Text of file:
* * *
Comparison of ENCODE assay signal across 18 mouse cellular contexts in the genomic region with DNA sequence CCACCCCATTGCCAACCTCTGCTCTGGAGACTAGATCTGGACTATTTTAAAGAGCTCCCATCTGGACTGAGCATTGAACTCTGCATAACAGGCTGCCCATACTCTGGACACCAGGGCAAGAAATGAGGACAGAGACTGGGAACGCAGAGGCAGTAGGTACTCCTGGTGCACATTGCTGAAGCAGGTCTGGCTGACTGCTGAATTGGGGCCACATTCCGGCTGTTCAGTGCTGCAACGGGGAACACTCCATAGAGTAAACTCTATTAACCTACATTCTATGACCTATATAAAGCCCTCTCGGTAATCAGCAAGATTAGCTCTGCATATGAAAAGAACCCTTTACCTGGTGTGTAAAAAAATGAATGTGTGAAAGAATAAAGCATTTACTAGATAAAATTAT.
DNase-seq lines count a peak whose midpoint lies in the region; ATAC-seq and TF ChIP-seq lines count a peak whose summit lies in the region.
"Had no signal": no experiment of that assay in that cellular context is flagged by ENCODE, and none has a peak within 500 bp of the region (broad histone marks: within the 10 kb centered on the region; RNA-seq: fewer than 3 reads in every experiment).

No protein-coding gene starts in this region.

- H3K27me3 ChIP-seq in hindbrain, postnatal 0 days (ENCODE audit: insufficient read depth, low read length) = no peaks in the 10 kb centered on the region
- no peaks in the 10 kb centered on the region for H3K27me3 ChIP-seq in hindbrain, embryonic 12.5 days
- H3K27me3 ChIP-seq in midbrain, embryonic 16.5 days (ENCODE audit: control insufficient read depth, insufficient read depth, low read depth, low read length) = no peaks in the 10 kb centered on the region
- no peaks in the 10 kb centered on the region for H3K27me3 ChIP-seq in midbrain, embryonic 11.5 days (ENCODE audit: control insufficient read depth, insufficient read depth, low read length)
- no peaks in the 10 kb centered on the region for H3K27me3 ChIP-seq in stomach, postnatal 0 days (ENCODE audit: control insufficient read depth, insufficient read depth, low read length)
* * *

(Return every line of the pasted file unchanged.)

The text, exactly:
Comparison of ENCODE assay signal across 18 mouse cellular contexts in the genomic region with DNA sequence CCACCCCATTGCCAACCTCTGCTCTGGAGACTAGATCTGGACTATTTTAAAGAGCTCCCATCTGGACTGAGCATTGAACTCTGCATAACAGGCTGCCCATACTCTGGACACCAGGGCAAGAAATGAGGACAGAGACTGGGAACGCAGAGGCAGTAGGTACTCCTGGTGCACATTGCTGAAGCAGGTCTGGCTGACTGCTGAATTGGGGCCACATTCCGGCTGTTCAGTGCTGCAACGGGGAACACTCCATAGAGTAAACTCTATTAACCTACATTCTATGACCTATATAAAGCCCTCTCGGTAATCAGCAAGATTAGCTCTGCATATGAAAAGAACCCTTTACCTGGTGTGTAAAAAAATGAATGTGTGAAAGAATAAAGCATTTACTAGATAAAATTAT.
DNase-seq lines count a peak whose midpoint lies in the region; ATAC-seq and TF ChIP-seq lines count a peak whose summit lies in the region.
"Had no signal": no experiment of that assay in that cellular context is flagged by ENCODE, and none has a peak within 500 bp of the region (broad histone marks: within the 10 kb centered on the region; RNA-seq: fewer than 3 reads in every experiment).

No protein-coding gene starts in this region.

- H3K27me3 ChIP-seq in hindbrain, postnatal 0 days (ENCODE audit: insufficient read depth, low read length) = no peaks in the 10 kb centered on the region
- no peaks in the 10 kb centered on the region for H3K27me3 ChIP-seq in hindbrain, embryonic 12.5 days
- H3K27me3 ChIP-seq in midbrain, embryonic 16.5 days (ENCODE audit: control insufficient read depth, insufficient read depth, low read depth, low read length) = no peaks in the 10 kb centered on the region
- no peaks in the 10 kb centered on the region for H3K27me3 ChIP-seq in midbrain, embryonic 11.5 days (ENCODE audit: control insufficient read depth, insufficient read depth, low read length)
- no peaks in the 10 kb centered on the region for H3K27me3 ChIP-seq in stomach, postnatal 0 days (ENCODE audit: control insufficient read depth, insufficient read depth, low read length)